The following chart attempts to compare Technorealism to Techno-optimism and Safetyism across a range of issues. This is a working chart and these are generalizations, but here is the point: Technorealism is a coherent POV that deserves a place in the discourse.
Arguments against Technorealism
Friends I’ve discussed this with have raised three counterarguments, which I will address here.
Safetyists might say Technorealism’s pragmatic approach to containing risks is not sufficiently proactive. There are tremendous coordination problems across governments such that, for example, an Ebola-like global virus couldn’t be stopped without some sort of global governance. But, again, Safetyists overlook the risks inherent in empowering a global government and in their heavy handed regulations. Complex adaptive governance made up of multiple actors — what Ostrom refers to as polycentric governance — is both more politically viable and would do a better job containing risks anyways.
The reality is that Techno-optimism is effective as a vibe-based memetic movement to push back against stagnation, but it offers little from a policy standpoint. Technorealism can be seen as a policy-minded, realist-oriented fork in e/acc.
Techno-optimists, on the other hand, might argue that Technorealism is too much of an invitation to regulate and meddle. But would Techno-optimists not seek to contain nuclear weaponry or chemical weapons? Would they oppose non-proliferation treaties? How would they handle Covid? The reality is that Techno-optimism is effective as a vibe-based memetic movement to push back against stagnation, but it offers little from a policy standpoint. Technorealism can be seen as a policy-minded, realist-oriented fork in e/acc.
A more biting counterargument, which could come from either camp, is that Technorealism is an excuse to embrace the status quo. It shouldn’t be surprising that the Technorealist view tends to look like something in the real world! But while Technorealism may reflect the current mindset of some political leaders, this doesn’t mean Technorealists blithely accept the status quo or have no agenda to improve upon it. Again, the core question Techno-realists ask is: How do we maximize freedom of innovation while addressing existential and geopolitical risks as they arise?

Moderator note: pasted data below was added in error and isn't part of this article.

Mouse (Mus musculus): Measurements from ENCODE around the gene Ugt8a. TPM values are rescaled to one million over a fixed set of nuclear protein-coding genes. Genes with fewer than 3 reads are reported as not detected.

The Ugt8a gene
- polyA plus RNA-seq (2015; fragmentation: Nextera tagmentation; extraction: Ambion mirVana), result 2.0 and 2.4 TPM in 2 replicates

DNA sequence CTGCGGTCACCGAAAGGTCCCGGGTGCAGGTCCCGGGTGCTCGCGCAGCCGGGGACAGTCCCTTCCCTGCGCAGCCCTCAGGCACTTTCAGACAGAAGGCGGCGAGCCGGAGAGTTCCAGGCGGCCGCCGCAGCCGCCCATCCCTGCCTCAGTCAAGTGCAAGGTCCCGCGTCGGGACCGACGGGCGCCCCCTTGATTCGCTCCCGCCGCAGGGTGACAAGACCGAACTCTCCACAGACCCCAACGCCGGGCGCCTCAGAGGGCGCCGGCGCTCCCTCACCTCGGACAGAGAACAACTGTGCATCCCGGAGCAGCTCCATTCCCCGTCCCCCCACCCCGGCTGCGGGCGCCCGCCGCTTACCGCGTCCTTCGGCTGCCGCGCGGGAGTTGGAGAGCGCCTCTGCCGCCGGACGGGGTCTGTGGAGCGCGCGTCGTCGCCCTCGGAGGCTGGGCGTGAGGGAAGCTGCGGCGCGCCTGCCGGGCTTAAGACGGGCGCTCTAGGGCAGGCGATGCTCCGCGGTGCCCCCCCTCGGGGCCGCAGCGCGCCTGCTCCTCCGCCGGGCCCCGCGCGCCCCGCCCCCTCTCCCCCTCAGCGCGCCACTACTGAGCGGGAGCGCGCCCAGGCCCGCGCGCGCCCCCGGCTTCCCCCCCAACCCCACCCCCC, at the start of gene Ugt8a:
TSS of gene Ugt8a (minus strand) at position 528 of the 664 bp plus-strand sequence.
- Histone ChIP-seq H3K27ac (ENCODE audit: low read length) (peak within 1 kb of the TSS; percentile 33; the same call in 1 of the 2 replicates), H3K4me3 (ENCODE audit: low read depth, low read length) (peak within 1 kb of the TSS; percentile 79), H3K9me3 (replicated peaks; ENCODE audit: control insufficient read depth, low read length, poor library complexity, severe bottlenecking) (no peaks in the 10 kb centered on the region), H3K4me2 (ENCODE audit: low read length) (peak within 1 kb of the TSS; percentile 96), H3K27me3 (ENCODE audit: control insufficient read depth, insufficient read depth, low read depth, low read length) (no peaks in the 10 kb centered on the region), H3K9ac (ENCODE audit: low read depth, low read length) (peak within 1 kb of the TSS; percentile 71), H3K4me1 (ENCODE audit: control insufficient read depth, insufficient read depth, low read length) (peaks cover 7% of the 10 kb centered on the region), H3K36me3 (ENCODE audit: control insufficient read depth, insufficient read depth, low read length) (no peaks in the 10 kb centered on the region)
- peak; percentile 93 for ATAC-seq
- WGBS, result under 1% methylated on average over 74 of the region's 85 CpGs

Conclusion - Oxford meets Stanford in Sunak
Technorealism is not an excuse for inaction but rather a framework for navigating these issues. Applied to AI, a Technorealist policy agenda might not only monitor risks but look for ways to accelerate innovation by removing hardware bottlenecks, boosting computing power, and addressing strategic supply chain issues. It might address geopolitical considerations through policies that prevent foreign adversaries from stealing our technology, which has been all too easy over recent decades.
This seems to be the general direction Rishi Sunak is heading in the UK. Is he an appropriate standard-bearer for Technorealism? Maybe. Sunak is pro-technology, pragmatic, and a “realist” about risks and geopolitics. Even his educational background — Oxford undergrad, Stanford MBA — represents a synthesis of forces in the debate.
As a society, we need to be realistic about the essential role of technology in enabling human progress and flourishing. Yes, we should accelerate technology innovation. Yes, we should push past stagnation. And yes, we should be open to the possibility of existential risks and be more geopolitically aware, too.
There is no simple solution for navigating the world-changing possibilities and challenges raised by powerful technologies. It is a formidable collective challenge. The Technorealism framework is a compass that can guide us, though, and should be part of the conversation when it comes to AI and other technologies.
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The vulnerable world hypothesis, by Nick Bostrom
The techno-optimist manifesto, by Marc Andreessen
Elinor Ostrom’s Nobel Prize Lecture
Pausing AI Developments Isn't Enough. We Need to Shut it All Down, by Eliezer Yudkowsky
The Precautionary Principle, by Nassim Talem, Joe Norman, others
The Technopolar Moment, by Ian Bremmer
What do you think of Technorealism?
How would you update or revise the core principles?
What kind of Technorealist policy agenda would you like to see?